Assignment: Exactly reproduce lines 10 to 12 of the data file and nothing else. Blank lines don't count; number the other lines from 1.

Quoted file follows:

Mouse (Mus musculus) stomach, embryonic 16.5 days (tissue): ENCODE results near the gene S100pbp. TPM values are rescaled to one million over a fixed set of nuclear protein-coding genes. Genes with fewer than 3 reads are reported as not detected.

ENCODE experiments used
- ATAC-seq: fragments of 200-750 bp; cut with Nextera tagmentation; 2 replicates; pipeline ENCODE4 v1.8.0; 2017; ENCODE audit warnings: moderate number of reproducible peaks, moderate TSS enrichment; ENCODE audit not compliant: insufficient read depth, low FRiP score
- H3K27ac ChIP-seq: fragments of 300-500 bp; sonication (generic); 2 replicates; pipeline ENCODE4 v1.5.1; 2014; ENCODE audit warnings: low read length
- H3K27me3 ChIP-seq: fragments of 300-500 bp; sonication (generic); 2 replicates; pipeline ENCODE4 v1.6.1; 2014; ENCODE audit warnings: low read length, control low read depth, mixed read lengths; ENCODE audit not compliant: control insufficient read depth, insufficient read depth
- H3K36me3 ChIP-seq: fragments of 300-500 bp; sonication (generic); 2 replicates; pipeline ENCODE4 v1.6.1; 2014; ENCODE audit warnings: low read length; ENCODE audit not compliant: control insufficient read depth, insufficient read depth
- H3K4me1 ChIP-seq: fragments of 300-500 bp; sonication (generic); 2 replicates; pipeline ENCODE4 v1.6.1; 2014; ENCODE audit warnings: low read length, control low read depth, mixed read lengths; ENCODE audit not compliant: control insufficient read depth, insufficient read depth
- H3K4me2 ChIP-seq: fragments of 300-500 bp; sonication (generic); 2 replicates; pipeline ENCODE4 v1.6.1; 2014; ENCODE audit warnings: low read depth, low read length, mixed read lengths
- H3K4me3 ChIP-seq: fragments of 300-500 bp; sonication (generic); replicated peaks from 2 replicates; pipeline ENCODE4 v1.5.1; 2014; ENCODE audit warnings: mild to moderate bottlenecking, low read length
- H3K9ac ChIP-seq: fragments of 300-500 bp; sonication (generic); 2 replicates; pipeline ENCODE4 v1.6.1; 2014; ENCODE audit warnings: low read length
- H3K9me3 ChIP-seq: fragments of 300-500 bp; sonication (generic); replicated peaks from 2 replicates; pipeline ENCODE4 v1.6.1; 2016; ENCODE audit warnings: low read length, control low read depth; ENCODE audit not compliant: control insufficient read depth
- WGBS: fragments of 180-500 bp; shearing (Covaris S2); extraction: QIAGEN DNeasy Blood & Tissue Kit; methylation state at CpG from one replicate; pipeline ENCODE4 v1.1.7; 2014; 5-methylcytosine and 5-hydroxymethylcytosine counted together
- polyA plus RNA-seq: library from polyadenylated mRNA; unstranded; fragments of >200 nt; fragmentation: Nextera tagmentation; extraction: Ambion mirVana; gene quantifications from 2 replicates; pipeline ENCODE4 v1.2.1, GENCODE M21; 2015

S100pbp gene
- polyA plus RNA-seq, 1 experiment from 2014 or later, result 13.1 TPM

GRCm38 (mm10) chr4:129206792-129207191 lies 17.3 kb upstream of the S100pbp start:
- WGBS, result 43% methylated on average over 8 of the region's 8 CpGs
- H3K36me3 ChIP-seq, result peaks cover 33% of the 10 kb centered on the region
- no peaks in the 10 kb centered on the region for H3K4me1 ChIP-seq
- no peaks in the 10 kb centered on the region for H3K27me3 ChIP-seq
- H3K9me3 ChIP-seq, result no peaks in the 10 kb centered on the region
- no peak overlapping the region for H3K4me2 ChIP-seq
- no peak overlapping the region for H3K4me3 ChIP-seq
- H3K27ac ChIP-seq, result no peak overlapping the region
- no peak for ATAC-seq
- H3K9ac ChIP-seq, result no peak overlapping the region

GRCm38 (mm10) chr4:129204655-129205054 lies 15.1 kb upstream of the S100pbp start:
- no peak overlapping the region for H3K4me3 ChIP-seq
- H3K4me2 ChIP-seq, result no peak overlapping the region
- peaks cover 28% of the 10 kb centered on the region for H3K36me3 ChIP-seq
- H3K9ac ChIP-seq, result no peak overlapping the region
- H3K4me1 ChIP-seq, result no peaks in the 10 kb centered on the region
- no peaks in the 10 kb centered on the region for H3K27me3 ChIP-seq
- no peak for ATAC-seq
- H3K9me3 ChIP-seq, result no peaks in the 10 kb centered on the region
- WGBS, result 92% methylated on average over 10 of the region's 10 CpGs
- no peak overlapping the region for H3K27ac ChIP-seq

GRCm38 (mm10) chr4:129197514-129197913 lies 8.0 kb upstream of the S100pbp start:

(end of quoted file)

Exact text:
- H3K9ac ChIP-seq: fragments of 300-500 bp; sonication (generic); 2 replicates; pipeline ENCODE4 v1.6.1; 2014; ENCODE audit warnings: low read length
- H3K9me3 ChIP-seq: fragments of 300-500 bp; sonication (generic); replicated peaks from 2 replicates; pipeline ENCODE4 v1.6.1; 2016; ENCODE audit warnings: low read length, control low read depth; ENCODE audit not compliant: control insufficient read depth
- WGBS: fragments of 180-500 bp; shearing (Covaris S2); extraction: QIAGEN DNeasy Blood & Tissue Kit; methylation state at CpG from one replicate; pipeline ENCODE4 v1.1.7; 2014; 5-methylcytosine and 5-hydroxymethylcytosine counted together